The Pasco City Council voted 6-1 Monday evening to ban recreational and medical marijuana businesses in the city limits.
The council had been discussing the ban since April, shortly after it passed a second six-month moratorium on marijuana sales, growing and processing in the city.
Kennewick, Richland and West Richland, as well as rural Franklin County, have passed temporary bans, but haven't taken the step to stop sales permanently.
"I'm still convinced this community is not ready for this," Councilman Saul Martinez said before the vote. "I'm not scared to go out and try new things. I just don't see how this particular subject is beneficial for our community."
Mayor Pro Tem Rebecca Francik, the only member to vote against the ban, said the council was making a clear departure from its normal practice of putting in place statewide initiatives passed by voters, regardless of whether it agrees with the vote.
"It does not matter that the attorney general has said local communities can deny zoning marijuana businesses. If we as a council tonight support the ordinance to ban marijuana sales in our city, we are elevating our own ethics over the votes of our fellow citizens," she said. "We will allow members of the county to consider themselves exempt from the results of statewide votes."
The 25 attendees at the meeting could pick up literature from the National Organization for the Reform of Marijuana Laws as they entered the council chamber. The information argued against some council members' claim that the state law clashes with federal law, by pointing out statements from the U.S. Justice and Treasury departments saying they would not prosecute Washington and Colorado residents in compliance with state law.
Jedidiah Haney, executive director of Cause-M, a Yakima-based marijuana trade association, told the council that it is important for people looking to start marijuana businesses to be visible, as David Morgan, who wants to open a store in downtown Pasco, has been. Banning sales, while allowing marijuana use, will only encourage the black market to grow, Haney said.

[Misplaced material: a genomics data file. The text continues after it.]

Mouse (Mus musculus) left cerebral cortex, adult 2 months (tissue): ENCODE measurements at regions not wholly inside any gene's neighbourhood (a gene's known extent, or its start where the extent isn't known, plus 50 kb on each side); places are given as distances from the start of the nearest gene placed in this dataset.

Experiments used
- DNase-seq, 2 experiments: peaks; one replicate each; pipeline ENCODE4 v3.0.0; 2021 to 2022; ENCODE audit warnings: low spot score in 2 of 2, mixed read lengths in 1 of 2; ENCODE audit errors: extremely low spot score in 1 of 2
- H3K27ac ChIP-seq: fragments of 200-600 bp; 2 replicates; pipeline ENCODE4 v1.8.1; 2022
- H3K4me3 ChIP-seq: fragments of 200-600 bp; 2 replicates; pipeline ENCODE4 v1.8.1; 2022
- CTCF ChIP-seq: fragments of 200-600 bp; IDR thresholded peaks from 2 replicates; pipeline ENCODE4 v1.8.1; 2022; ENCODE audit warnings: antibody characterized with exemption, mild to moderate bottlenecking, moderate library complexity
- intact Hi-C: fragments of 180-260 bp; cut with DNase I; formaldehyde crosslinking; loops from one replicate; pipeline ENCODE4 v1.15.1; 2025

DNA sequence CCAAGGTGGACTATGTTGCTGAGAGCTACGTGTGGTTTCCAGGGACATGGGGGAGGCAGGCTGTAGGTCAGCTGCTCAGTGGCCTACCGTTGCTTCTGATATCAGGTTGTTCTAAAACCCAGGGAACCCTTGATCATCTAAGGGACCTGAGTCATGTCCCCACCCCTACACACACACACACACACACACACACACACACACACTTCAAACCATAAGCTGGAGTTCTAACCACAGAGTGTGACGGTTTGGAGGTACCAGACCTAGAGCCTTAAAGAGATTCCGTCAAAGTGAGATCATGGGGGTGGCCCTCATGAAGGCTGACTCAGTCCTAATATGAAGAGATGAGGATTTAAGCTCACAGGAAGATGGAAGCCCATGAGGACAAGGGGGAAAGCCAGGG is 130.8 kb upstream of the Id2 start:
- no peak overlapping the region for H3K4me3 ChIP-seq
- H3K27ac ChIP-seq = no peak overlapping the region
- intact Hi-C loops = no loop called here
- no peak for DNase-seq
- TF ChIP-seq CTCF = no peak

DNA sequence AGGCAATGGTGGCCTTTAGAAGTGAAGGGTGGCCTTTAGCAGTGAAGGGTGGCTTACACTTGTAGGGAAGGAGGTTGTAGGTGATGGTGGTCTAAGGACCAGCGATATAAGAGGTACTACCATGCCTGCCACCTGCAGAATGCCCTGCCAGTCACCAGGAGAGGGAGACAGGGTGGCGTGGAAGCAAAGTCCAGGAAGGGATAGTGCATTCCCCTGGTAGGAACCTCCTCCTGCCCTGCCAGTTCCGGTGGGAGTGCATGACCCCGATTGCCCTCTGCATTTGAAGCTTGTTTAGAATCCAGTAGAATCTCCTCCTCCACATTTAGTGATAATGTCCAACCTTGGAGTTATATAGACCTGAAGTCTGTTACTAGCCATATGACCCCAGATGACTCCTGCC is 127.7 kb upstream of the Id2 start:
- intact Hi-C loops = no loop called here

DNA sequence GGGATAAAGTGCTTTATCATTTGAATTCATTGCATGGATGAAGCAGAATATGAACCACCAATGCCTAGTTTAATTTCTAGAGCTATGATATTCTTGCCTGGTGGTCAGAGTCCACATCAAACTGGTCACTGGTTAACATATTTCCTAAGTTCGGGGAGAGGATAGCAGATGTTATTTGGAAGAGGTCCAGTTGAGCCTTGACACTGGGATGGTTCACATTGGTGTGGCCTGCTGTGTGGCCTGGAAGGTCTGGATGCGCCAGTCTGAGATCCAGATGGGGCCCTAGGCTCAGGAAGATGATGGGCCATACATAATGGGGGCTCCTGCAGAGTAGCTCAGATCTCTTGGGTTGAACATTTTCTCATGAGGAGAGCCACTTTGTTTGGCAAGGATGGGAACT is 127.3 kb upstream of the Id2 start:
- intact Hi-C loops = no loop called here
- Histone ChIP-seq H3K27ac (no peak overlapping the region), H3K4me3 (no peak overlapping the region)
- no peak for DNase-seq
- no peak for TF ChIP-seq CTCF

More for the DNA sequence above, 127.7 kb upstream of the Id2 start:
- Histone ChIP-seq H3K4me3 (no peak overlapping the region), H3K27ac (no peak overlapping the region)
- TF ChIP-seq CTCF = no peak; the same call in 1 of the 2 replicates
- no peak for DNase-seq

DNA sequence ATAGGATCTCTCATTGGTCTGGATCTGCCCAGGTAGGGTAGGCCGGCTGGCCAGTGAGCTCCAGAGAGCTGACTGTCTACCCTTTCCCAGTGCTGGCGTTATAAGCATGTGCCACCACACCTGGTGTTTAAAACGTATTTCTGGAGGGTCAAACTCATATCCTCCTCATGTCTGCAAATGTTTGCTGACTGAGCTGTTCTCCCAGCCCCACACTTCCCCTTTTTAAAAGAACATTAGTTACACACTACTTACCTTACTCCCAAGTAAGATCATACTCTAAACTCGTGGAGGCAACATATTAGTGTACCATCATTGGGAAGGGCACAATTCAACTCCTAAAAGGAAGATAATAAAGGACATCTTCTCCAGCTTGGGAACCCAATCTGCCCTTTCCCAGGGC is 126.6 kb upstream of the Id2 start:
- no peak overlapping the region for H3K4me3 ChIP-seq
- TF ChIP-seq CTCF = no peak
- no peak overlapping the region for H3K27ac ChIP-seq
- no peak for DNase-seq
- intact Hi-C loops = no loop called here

"Now we've inflated the black market," he said. "We've fanned the flames."
Morgan plans to move forward with his store on Lewis Street by putting in the needed security system to get his state license, even though it will have to remain closed.
"I will not be able to open for business in Pasco, but I'd like to invite the council to the store to do a walkthrough and show them how it is going to operate with all the security measures in place," he said.
Morgan added that, by getting his license in Pasco, it will make it easier to get a license in a city that does allow marijuana sales if the city doesn't change its mind.
"If they don't want it here, I'll just move on down the road," said Morgan, a Pasco resident who works in Internet design.
Liquor Control Board spokesman Brian Smith said nothing in Initiative 502, the law passed by voters in 2012, allows for residents to vote to overturn local bans.
That leaves courts as the place where the bans by cities and counties are likely to be fought.
The Liquor Control Board will continue to issue licenses in places where marijuana businesses are banned, Smith said.